Derais – Of Angel’s Seed and Devil’s Harvest (Review)

DeraisThis is the debut album from Derais, a German funeral doom band.

This is dark, apocalyptic funeral doom, with long songs and deep atmospheres.

The recording is strong and robust, showcasing the band’s bleak musical output in the most appropriate half-light for this kind of thing.

Heavy and advancing at a malevolent crawl, the majority of the music on this release is slow and somber. Starting off with two relatively short instrumental tracks that are similar in approach and complementary in mood and feeling; Angel’s Seed is slow, heavy, and distressing, while Devil’s Harvest is initially lighter and more textured, before the heavy guitars kick in, seeming to foreshadow the approaching end times in an equally heavy and slow way.

Both of these initial songs are quite absorbing, but it’s the two second tracks, (Hellbless and White Night), that are the main courses in this dirge-fuelled feast, lasting almost 17 and 21 minutes respectively. Both of these tracks are absolute beasts, and both of them are worth the proverbial price of admission alone.

Heavy guitars and mournful leads crush the listener relentlessly as Hellbless unfolds in all of its grim majesty. Some of the despondent melodies are reminiscent of some of Septic Flesh or Paradise Lost’s work, only drawn out to extreme lengths as the music inevitably creeps forward with inexorable power. When vocals first appear they reveal themselves to be the unhinged wailings of a madman. Interspersed with various samples, the result is highly emotive music twinned with feelings of mental abuse and despair. It’s a surprisingly effective combination and Hellbless builds and maintains a thick, shadowy, and depressing mood over its playing time until it comes to a fatalistic end.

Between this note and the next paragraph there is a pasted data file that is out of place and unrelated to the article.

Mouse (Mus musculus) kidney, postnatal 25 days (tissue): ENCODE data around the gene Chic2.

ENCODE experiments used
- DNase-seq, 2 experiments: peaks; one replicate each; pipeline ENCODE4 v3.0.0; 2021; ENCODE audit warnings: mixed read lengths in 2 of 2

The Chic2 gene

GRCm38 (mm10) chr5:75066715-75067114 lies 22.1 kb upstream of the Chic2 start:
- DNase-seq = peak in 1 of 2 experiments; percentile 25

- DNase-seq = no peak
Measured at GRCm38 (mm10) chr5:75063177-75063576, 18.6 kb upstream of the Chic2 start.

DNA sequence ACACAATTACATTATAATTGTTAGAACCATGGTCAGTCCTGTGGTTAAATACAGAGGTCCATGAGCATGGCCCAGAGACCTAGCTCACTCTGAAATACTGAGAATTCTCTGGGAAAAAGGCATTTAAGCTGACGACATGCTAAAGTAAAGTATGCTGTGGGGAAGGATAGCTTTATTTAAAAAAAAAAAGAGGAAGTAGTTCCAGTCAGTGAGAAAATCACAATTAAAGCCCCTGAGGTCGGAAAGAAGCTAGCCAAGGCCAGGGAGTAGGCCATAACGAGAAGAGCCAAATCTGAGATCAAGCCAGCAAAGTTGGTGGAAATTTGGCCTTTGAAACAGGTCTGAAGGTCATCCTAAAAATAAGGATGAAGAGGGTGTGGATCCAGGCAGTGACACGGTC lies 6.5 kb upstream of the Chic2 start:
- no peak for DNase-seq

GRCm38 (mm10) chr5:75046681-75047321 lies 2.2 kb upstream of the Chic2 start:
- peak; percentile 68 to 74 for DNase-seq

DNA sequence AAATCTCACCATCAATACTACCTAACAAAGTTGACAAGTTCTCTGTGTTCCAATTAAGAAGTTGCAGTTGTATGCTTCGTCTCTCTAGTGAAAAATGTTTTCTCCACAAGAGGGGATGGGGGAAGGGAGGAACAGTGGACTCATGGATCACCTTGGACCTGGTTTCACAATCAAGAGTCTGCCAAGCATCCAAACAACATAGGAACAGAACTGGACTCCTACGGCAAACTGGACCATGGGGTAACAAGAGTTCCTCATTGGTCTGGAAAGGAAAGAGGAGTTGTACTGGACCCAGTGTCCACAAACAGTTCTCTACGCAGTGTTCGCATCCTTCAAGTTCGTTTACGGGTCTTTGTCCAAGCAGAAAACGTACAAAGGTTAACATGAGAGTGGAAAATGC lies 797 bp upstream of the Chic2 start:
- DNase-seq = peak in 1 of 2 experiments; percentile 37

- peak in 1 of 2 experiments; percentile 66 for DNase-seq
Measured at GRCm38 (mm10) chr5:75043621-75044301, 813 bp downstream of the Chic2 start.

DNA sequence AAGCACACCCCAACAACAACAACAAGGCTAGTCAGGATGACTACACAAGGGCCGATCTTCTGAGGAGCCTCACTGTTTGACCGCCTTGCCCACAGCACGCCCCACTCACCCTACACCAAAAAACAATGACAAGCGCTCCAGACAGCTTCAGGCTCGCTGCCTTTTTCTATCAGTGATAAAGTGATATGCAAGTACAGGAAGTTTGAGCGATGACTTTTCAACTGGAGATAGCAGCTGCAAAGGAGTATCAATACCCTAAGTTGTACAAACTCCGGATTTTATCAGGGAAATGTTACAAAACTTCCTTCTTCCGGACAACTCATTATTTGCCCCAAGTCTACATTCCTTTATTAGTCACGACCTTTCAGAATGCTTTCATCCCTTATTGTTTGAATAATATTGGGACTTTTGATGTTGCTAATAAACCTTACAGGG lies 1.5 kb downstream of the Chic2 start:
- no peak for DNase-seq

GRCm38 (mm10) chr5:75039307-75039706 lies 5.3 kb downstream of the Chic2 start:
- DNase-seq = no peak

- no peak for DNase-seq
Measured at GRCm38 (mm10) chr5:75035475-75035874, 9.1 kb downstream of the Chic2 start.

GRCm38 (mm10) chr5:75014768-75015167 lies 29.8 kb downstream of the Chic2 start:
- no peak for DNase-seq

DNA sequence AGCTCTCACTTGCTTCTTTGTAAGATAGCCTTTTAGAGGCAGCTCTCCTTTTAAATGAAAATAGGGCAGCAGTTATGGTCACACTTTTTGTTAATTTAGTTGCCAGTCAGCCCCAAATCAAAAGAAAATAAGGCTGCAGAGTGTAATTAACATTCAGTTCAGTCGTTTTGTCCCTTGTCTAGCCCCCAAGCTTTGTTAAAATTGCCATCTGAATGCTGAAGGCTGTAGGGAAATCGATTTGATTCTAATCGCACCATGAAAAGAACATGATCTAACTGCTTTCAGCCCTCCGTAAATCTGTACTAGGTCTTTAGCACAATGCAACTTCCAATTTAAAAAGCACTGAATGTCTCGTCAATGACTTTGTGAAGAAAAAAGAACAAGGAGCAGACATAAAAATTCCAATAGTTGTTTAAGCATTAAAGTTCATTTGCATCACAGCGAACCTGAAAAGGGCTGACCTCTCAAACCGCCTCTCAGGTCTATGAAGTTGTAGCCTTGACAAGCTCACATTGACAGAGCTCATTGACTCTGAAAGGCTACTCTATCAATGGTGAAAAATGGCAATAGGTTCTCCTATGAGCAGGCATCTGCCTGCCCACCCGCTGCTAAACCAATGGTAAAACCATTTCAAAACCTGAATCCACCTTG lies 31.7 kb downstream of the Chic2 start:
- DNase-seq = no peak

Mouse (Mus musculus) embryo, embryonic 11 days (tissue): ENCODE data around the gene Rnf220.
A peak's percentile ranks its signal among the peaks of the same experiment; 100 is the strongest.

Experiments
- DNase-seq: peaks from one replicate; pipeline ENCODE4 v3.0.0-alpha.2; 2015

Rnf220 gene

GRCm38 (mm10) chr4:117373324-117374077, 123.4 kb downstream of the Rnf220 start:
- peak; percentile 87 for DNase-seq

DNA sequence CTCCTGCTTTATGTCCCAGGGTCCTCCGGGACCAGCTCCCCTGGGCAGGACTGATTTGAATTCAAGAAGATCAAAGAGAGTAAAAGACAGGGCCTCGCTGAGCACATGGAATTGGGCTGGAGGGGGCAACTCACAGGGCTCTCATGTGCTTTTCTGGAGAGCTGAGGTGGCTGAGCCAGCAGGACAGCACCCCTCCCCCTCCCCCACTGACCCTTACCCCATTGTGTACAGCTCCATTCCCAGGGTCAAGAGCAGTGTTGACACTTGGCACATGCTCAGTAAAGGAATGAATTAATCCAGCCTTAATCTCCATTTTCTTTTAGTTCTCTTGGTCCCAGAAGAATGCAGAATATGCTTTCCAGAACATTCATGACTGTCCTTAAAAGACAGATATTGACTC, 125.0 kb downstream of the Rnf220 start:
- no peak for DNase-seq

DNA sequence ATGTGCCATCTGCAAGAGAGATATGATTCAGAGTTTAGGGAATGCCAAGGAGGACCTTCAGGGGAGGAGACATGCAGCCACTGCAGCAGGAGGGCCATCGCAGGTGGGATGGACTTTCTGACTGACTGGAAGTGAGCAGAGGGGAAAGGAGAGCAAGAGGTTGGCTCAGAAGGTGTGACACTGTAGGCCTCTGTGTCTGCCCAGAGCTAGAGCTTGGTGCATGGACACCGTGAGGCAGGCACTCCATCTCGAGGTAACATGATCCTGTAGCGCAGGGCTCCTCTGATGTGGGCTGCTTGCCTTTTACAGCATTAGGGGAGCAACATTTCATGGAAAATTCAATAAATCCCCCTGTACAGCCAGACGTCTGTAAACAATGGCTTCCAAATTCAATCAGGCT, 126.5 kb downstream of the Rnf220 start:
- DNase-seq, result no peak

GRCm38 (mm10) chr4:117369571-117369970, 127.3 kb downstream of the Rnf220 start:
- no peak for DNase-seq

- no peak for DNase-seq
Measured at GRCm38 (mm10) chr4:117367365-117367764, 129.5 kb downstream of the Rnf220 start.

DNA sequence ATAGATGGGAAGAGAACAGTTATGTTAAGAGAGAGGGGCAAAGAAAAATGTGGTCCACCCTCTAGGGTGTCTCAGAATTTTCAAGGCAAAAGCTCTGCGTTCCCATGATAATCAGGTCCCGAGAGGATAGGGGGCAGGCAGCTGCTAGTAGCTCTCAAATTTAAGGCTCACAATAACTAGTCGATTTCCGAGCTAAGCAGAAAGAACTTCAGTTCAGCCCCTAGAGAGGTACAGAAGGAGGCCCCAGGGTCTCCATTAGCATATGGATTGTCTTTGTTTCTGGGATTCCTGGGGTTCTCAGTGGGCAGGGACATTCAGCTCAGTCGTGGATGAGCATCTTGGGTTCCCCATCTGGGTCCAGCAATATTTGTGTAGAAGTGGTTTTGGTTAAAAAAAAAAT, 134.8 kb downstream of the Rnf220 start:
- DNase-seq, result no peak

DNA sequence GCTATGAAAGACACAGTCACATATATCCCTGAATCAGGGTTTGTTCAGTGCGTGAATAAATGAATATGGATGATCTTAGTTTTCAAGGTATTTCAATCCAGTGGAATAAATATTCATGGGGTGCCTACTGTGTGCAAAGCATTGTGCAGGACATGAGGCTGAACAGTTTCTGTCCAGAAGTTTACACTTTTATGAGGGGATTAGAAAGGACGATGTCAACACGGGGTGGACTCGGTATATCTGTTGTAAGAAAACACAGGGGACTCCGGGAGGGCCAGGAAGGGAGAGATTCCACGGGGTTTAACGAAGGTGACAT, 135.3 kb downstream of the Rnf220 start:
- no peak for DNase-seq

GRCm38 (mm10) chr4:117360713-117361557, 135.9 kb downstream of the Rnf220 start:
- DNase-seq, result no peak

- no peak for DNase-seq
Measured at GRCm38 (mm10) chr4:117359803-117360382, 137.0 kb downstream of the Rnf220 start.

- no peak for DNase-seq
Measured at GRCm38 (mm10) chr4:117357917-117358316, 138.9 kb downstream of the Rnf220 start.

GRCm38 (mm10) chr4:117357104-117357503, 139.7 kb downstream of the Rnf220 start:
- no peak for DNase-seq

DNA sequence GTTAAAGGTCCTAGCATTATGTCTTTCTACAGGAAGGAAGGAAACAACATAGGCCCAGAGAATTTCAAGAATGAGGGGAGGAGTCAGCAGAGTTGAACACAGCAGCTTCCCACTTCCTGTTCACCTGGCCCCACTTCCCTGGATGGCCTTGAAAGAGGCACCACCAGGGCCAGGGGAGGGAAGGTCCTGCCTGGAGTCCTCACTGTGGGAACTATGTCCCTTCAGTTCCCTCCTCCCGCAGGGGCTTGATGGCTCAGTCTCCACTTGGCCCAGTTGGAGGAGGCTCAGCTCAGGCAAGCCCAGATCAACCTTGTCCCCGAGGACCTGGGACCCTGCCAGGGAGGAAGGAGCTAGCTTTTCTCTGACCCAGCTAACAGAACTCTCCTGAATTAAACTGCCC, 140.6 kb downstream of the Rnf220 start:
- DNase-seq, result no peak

The epic-length final track White Light continues in a similar style, only longer, slower, and with a more malevolent feeling rather than a deranged one. It’s much less melodic than its predecessor, and is a torturous, repetitive journey, punctuated by samples throughout. The vocals seem to be absent on this track, but this doesn’t hinder its effectiveness at all.

Derais have produced an apocalyptic slab of funeral doom that works well in creating mood and feeling through bleak atmospheres and surprisingly effective use of samples.

Have a listen to this and see what you think.

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